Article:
Challenge: Nippon Closures Co. Ltd (NCC), a leading Japanese packaging company that manufactures and sells metal and plastic closures, wanted to innovate and develop new business propositions as part of their market expansion activities in South-East Asia. There was a desire for their upcoming innovations in closures to address societal needs, such as closures that are easier for senior citizens to open – a response to the aging population in Japan and other developed societies.
Insight: A design thinking process would be very useful to create products if we were solely focusing on the needs of the elderly. However, NCC’s consumer grade products had the potential to be used by all types of users, including those with disabilities. We felt that adopting universal design principles would increase the scale of users that NCC could impact – in line with SDG 10 (Reduced Inequalities). However Universal Design is not a popularly known concept and further more, many designers would not have had significant interactions with persons of disabilities.
Additionally, it was realized that designers, while talented, were unlikely to be aware about NCC’s machine specifications. After all, any new design must be producible by NCC in order to see the light of day. Our solution, had to take all of these requirements into account.We designed a 2 stage challenge incorporating inclusive design to that Nippon Closures can cater to both the elderly market and to the people with disabilities. The participants went through several design and technical workshops, and they work alongside Nippon Closures engineers and possible target users to redesign the bottle caps over 2 month period. We also invited partners from the design, F&B industry as well as the people with disability sector to be involved in the product development process as mentors and judges.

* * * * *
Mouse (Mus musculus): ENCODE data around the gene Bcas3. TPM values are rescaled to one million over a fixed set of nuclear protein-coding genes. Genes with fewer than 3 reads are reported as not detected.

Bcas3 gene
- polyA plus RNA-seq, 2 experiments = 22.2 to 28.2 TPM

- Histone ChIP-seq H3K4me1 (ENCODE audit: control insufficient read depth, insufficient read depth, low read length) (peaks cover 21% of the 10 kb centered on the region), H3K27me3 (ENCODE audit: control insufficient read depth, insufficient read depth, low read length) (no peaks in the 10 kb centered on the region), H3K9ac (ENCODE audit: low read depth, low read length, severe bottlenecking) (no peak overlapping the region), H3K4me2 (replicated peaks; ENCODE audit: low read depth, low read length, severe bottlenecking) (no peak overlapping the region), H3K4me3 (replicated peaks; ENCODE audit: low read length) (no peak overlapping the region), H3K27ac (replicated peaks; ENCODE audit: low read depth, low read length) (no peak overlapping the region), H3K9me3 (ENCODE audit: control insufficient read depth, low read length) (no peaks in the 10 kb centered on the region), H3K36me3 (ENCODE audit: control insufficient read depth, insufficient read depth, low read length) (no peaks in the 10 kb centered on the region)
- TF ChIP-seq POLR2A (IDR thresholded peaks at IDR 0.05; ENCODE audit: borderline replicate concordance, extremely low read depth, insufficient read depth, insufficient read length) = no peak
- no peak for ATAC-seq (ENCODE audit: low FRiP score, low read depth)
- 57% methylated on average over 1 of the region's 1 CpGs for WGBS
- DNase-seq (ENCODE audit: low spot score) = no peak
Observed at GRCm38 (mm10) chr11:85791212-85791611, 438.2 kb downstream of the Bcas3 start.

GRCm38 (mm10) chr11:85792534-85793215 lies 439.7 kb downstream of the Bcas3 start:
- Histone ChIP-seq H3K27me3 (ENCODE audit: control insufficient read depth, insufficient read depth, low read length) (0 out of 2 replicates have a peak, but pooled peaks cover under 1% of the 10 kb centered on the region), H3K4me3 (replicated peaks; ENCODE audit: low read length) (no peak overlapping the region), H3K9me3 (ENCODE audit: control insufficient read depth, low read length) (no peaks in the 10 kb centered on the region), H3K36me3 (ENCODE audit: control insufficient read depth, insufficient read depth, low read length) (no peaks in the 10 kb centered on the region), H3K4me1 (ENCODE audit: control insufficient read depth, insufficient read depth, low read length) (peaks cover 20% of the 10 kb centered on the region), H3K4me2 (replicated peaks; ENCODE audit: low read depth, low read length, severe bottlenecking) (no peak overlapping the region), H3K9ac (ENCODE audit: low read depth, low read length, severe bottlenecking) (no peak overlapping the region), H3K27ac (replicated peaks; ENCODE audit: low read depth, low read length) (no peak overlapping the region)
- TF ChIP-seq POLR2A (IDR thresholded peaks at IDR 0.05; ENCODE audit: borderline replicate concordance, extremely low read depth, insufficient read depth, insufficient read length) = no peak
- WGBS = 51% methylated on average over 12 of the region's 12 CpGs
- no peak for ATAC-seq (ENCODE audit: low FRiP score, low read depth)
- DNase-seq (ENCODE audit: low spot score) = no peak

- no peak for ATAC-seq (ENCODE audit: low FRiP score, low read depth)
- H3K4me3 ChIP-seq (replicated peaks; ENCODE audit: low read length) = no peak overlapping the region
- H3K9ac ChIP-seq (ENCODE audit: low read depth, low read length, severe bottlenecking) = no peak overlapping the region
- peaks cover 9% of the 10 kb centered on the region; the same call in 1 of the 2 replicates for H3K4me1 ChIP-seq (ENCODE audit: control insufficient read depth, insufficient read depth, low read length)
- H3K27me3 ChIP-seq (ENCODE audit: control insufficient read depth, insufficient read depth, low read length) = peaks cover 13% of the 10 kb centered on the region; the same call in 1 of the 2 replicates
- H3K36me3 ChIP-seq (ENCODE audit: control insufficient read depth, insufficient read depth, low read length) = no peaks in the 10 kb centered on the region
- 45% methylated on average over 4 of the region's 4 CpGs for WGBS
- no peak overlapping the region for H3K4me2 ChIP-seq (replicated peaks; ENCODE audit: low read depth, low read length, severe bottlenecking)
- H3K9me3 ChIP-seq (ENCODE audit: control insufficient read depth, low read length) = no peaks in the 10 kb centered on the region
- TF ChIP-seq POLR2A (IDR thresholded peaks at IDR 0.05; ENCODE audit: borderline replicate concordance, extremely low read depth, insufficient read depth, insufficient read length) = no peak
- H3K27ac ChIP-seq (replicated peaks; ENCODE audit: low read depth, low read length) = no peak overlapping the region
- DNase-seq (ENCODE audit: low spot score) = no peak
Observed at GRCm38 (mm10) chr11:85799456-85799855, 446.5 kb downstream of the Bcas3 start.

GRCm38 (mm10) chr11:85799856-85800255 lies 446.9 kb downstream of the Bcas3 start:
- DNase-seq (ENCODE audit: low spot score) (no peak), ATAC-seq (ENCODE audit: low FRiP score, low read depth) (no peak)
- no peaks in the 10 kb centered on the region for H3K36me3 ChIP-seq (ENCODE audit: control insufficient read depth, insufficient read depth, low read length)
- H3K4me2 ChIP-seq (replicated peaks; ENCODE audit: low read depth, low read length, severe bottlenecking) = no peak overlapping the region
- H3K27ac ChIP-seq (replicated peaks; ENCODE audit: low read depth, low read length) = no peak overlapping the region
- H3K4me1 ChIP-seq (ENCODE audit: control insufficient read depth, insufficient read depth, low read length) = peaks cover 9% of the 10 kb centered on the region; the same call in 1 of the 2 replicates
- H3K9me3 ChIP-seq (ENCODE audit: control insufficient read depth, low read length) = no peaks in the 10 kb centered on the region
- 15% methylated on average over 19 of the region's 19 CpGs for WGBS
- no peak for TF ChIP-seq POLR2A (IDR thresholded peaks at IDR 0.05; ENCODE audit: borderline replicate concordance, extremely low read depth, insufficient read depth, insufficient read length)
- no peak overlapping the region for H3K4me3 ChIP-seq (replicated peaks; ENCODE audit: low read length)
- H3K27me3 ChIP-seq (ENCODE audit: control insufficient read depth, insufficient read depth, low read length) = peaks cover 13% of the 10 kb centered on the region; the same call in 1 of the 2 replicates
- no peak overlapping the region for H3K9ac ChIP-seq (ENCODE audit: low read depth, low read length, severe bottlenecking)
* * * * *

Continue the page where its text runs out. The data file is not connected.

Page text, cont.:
We decided to hold an open challenge in Singapore to design for the general public with the incorporation of inclusive design principles to accommodate both the elderly and persons with disabilities. In the first part of the process, over 30 designs were submitted online by interested design teams. These were whittled down to 11 designs through several rounds of evaluation on technical feasibility, financial viability and customer desirability aspects.
The participants, mainly designers, enjoyed the intense design and technical mentorship provided by the product development engineers of NCC to redesign the bottle caps over a two-month period. We brought in expert speakers to conduct workshops on Universal Design and Design for Manufacturing for participants. The mentoring process as well as the workshops not only benefited participants but also members of NCC’s own product design team who were exposed to open innovation methods for the first time.
For practicality of design, we also had participants work closely with target users to provide timely feedback. We also partnered veteran designers, potential customers of NCC as well as members of the disability community to attend the product development process as mentors and judges. The finale and exhibition was held at the National Design Centre with several dignitaries and clients of NCC in attendance.
Result: 11 prototypes were created and 5 were selected for further testing, refinement and Intellectual Property (IP) registration. NCC successfully aligned themselves to the missions of several NGOS and design companies interested in universal design, which puts them in good stead to accelerate their business development in Southeast Asia. The parent company of NCC has also been inspired by the open innovation process to setup a product design innovation lab in Singapore in early 2018. The redesigned packaging is expected to be launched at the 2020 Summer Paralympics held in Japan.